We Heart Hart broadly supports this development, provided proper infrastructure is developed along side the housing especially schools, community facilities, cycle paths and roads.

If you would like to make a comment on this application, then Berkeley Homes have set a deadline of 5 August 2016. Please send your comments to hartlandvillage@glhearn.com or see the main consultation page here.

Planning application made for Grove Farm (Netherhouse Copse)

Grove Farm - Netherhouse Copse Fleet and Church Crookham Hampshire Site plan

Grove Farm – Netherhouse Copse Site plan

[Update] Application approved on appeal, making the council a sitting duck for new applications [/Update]

Berkeley Homes have submitted an application to build 423 dwellings at Nether House Copse (aka Grove Farm) in Fleet, Hampshire. Hart District Council have circulated a letter to some people seeking observations.

We Heart Hart does not believe this development is either necessary or desirable as there is plenty of brownfield land available, most notably the proposed Hartland Village at the Pyestock site, also proposed by the Berkeley Home group, and many others we have set out here.

We encourage you to object to this development, by going to the Hart consultation website and searching using the reference 16/01651/OUT.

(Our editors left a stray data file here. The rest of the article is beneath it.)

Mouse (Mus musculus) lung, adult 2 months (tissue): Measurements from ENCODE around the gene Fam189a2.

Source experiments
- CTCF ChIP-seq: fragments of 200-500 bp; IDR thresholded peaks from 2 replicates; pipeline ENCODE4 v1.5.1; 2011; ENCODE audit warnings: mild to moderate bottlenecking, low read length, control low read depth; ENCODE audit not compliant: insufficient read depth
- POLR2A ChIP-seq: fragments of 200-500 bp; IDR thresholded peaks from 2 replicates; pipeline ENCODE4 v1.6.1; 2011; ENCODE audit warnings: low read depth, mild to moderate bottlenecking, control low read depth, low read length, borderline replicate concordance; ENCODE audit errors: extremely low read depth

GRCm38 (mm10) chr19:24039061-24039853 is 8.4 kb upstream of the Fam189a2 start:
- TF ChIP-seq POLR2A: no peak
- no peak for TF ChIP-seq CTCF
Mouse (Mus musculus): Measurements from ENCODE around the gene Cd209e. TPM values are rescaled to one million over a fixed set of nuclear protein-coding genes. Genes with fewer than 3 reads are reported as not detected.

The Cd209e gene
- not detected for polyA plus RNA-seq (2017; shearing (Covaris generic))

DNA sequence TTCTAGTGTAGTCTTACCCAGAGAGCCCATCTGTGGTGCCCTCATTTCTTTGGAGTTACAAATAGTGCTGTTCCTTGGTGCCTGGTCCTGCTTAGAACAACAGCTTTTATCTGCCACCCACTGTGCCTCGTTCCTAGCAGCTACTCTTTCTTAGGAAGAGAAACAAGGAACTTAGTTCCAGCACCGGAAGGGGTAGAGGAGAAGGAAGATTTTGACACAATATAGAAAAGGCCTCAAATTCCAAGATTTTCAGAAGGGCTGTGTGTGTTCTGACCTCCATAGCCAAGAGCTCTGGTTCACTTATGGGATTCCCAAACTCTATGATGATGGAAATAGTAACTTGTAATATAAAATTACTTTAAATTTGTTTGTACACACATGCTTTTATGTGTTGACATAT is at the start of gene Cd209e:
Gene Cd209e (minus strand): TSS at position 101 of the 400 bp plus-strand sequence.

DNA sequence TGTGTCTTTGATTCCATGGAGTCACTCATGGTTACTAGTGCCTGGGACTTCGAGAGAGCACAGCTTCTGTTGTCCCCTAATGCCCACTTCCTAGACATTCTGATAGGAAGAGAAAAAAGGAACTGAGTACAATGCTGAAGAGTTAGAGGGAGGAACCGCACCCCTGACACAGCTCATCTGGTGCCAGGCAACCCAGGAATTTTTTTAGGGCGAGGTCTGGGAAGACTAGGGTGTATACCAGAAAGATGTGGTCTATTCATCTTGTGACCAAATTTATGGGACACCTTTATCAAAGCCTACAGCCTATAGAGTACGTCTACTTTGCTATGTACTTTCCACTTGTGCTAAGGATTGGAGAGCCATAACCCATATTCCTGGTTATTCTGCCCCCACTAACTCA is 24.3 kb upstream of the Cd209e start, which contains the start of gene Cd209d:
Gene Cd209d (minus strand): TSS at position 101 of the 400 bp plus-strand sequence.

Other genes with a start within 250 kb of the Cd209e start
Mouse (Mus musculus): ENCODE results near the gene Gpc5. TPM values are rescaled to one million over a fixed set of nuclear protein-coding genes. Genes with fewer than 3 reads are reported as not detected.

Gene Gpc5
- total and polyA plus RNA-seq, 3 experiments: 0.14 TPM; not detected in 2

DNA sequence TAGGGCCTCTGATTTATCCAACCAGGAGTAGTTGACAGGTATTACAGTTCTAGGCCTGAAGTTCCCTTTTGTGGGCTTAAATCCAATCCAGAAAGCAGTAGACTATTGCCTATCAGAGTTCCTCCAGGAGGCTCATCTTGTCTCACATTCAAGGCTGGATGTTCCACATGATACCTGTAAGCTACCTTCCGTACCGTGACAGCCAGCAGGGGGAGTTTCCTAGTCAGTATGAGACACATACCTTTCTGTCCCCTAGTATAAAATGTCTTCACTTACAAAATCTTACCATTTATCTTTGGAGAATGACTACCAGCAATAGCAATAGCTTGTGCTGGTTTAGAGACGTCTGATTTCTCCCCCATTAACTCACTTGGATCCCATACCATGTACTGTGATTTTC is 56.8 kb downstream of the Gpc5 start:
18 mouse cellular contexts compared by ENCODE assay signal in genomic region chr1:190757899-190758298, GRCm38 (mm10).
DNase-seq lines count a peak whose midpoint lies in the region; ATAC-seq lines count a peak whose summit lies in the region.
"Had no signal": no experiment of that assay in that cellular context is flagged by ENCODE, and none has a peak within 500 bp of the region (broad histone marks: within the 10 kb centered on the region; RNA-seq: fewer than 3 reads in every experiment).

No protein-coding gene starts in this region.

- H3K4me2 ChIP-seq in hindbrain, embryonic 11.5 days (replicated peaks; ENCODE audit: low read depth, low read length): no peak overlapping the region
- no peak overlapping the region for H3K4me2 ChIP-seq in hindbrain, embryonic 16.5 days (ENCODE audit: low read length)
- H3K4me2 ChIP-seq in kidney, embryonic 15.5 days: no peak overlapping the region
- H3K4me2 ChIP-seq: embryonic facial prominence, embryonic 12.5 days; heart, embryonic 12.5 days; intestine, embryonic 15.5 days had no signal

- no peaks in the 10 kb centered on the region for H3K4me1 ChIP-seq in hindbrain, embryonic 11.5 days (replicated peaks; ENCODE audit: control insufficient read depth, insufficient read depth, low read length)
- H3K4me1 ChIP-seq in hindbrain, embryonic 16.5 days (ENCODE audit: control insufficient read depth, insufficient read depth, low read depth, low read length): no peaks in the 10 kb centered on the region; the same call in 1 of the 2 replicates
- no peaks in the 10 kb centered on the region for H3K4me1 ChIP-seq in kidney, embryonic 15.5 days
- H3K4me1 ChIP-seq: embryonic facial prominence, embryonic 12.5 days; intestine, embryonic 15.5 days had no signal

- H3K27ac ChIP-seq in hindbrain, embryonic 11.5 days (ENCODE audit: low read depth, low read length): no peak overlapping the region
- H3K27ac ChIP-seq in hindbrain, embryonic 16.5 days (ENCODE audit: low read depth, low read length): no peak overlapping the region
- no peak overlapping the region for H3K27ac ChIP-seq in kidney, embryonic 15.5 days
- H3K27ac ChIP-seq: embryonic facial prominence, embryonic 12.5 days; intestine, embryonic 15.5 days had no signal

Hartland Village SANG provided by MoD

Hartland Park (Pyestock) near Fleet, Hart District, Hampshire, warehouse development not started

Brownfield site: Hartland Park (Pyestock) near Fleet, Hart District, Hampshire

It was announced at Hart Council that some Army training land adjacent to Pyestock is to be released to provide SANG for the proposed 1,500 home Hartland Village development.  This is a big step forward in securing this important new development for the Hart Local Plan.

Stephen Parker was quoted as saying:

Finally, after my meetings in the Spring with the Secretary of State for Defence and the Secretary of State for Communities and Local Government and following correspondence, yesterday I met along with officers the Commander of the Army training organisation in the South East.  The objective was to seek the release of some of the Army training estate to facilitate development at Pyestock and elsewhere.  I am pleased to announce that they have indicated an area adjacent to the Pyestock site, next to other Army training land which in turn adjoins Fleet Pond, which a preliminary estimates will be sufficient for the Pyestock site.  It still needs senior approvals, but as the training organisation has made it clear that they can spare this from their operational requirements, I do not anticipate a problem.

We now have a better understanding of the military utilisation of these areas, and there may be scope for future conversations

This is excellent news.